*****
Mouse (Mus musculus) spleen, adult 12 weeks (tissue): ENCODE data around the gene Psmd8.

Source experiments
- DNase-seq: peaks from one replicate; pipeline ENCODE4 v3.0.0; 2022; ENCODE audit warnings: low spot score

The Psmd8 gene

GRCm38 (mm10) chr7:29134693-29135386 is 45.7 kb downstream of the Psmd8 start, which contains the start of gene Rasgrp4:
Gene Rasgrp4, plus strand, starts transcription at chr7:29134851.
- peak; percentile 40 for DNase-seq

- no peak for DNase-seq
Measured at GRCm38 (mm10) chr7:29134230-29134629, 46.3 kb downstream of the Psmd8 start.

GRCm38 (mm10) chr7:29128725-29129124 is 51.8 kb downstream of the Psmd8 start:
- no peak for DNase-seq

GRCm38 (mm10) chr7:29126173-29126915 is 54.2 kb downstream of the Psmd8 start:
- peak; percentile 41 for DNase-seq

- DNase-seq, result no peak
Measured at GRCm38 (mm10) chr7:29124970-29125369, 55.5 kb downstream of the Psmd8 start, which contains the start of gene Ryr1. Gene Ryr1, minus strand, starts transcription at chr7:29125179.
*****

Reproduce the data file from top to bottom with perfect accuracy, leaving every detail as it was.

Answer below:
Mouse (Mus musculus) spleen, adult 12 weeks (tissue): ENCODE data around the gene Psmd8.

Source experiments
- DNase-seq: peaks from one replicate; pipeline ENCODE4 v3.0.0; 2022; ENCODE audit warnings: low spot score

The Psmd8 gene

GRCm38 (mm10) chr7:29134693-29135386 is 45.7 kb downstream of the Psmd8 start, which contains the start of gene Rasgrp4:
Gene Rasgrp4, plus strand, starts transcription at chr7:29134851.
- peak; percentile 40 for DNase-seq

- no peak for DNase-seq
Measured at GRCm38 (mm10) chr7:29134230-29134629, 46.3 kb downstream of the Psmd8 start.

GRCm38 (mm10) chr7:29128725-29129124 is 51.8 kb downstream of the Psmd8 start:
- no peak for DNase-seq

GRCm38 (mm10) chr7:29126173-29126915 is 54.2 kb downstream of the Psmd8 start:
- peak; percentile 41 for DNase-seq

- DNase-seq, result no peak
Measured at GRCm38 (mm10) chr7:29124970-29125369, 55.5 kb downstream of the Psmd8 start, which contains the start of gene Ryr1. Gene Ryr1, minus strand, starts transcription at chr7:29125179.